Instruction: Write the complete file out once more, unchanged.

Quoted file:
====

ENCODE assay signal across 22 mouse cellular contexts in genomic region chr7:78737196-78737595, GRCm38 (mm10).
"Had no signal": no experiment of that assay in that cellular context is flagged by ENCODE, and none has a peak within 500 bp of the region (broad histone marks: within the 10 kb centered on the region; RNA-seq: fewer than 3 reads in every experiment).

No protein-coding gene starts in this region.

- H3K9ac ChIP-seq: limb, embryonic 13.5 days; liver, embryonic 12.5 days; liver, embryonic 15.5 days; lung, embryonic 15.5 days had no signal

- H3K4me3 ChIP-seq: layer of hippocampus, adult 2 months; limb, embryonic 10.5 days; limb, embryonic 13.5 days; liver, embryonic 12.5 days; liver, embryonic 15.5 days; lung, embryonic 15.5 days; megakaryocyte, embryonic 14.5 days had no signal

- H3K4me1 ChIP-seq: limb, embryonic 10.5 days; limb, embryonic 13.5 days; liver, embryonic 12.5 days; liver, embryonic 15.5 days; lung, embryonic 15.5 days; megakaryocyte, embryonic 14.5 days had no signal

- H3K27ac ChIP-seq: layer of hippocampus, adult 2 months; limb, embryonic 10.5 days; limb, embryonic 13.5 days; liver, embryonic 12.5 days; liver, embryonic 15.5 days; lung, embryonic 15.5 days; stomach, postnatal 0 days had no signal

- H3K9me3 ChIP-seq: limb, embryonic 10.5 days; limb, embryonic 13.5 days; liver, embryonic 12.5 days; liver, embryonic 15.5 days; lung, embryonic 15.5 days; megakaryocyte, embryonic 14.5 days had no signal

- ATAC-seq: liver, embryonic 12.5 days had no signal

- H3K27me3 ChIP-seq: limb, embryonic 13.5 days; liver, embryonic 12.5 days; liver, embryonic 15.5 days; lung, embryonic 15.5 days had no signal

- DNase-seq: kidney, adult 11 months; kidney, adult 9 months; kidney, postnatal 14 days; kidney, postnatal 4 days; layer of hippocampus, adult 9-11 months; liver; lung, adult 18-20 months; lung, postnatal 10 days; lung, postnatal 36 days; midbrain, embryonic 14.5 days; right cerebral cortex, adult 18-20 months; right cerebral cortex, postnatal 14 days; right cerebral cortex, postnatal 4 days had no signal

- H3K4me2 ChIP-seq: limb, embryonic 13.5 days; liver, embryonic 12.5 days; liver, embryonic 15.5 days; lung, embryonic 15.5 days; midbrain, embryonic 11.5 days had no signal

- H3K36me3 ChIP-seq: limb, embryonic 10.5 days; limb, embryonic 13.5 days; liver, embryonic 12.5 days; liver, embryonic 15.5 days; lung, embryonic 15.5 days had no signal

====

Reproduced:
ENCODE assay signal across 22 mouse cellular contexts in genomic region chr7:78737196-78737595, GRCm38 (mm10).
"Had no signal": no experiment of that assay in that cellular context is flagged by ENCODE, and none has a peak within 500 bp of the region (broad histone marks: within the 10 kb centered on the region; RNA-seq: fewer than 3 reads in every experiment).

No protein-coding gene starts in this region.

- H3K9ac ChIP-seq: limb, embryonic 13.5 days; liver, embryonic 12.5 days; liver, embryonic 15.5 days; lung, embryonic 15.5 days had no signal

- H3K4me3 ChIP-seq: layer of hippocampus, adult 2 months; limb, embryonic 10.5 days; limb, embryonic 13.5 days; liver, embryonic 12.5 days; liver, embryonic 15.5 days; lung, embryonic 15.5 days; megakaryocyte, embryonic 14.5 days had no signal

- H3K4me1 ChIP-seq: limb, embryonic 10.5 days; limb, embryonic 13.5 days; liver, embryonic 12.5 days; liver, embryonic 15.5 days; lung, embryonic 15.5 days; megakaryocyte, embryonic 14.5 days had no signal

- H3K27ac ChIP-seq: layer of hippocampus, adult 2 months; limb, embryonic 10.5 days; limb, embryonic 13.5 days; liver, embryonic 12.5 days; liver, embryonic 15.5 days; lung, embryonic 15.5 days; stomach, postnatal 0 days had no signal

- H3K9me3 ChIP-seq: limb, embryonic 10.5 days; limb, embryonic 13.5 days; liver, embryonic 12.5 days; liver, embryonic 15.5 days; lung, embryonic 15.5 days; megakaryocyte, embryonic 14.5 days had no signal

- ATAC-seq: liver, embryonic 12.5 days had no signal

- H3K27me3 ChIP-seq: limb, embryonic 13.5 days; liver, embryonic 12.5 days; liver, embryonic 15.5 days; lung, embryonic 15.5 days had no signal

- DNase-seq: kidney, adult 11 months; kidney, adult 9 months; kidney, postnatal 14 days; kidney, postnatal 4 days; layer of hippocampus, adult 9-11 months; liver; lung, adult 18-20 months; lung, postnatal 10 days; lung, postnatal 36 days; midbrain, embryonic 14.5 days; right cerebral cortex, adult 18-20 months; right cerebral cortex, postnatal 14 days; right cerebral cortex, postnatal 4 days had no signal

- H3K4me2 ChIP-seq: limb, embryonic 13.5 days; liver, embryonic 12.5 days; liver, embryonic 15.5 days; lung, embryonic 15.5 days; midbrain, embryonic 11.5 days had no signal

- H3K36me3 ChIP-seq: limb, embryonic 10.5 days; limb, embryonic 13.5 days; liver, embryonic 12.5 days; liver, embryonic 15.5 days; lung, embryonic 15.5 days had no signal